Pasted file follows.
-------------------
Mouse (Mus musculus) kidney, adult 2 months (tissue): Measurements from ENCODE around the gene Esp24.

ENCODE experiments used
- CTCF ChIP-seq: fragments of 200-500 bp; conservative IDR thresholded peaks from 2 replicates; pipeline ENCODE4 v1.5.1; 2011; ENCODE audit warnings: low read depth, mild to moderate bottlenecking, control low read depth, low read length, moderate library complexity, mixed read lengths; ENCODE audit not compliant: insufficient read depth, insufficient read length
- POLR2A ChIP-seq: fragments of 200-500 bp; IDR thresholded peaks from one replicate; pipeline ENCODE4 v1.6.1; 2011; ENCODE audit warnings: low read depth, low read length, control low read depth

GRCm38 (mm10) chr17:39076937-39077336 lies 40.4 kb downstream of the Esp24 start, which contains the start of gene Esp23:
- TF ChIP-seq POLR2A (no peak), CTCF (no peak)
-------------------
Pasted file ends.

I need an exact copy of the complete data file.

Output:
Mouse (Mus musculus) kidney, adult 2 months (tissue): Measurements from ENCODE around the gene Esp24.

ENCODE experiments used
- CTCF ChIP-seq: fragments of 200-500 bp; conservative IDR thresholded peaks from 2 replicates; pipeline ENCODE4 v1.5.1; 2011; ENCODE audit warnings: low read depth, mild to moderate bottlenecking, control low read depth, low read length, moderate library complexity, mixed read lengths; ENCODE audit not compliant: insufficient read depth, insufficient read length
- POLR2A ChIP-seq: fragments of 200-500 bp; IDR thresholded peaks from one replicate; pipeline ENCODE4 v1.6.1; 2011; ENCODE audit warnings: low read depth, low read length, control low read depth

GRCm38 (mm10) chr17:39076937-39077336 lies 40.4 kb downstream of the Esp24 start, which contains the start of gene Esp23:
- TF ChIP-seq POLR2A (no peak), CTCF (no peak)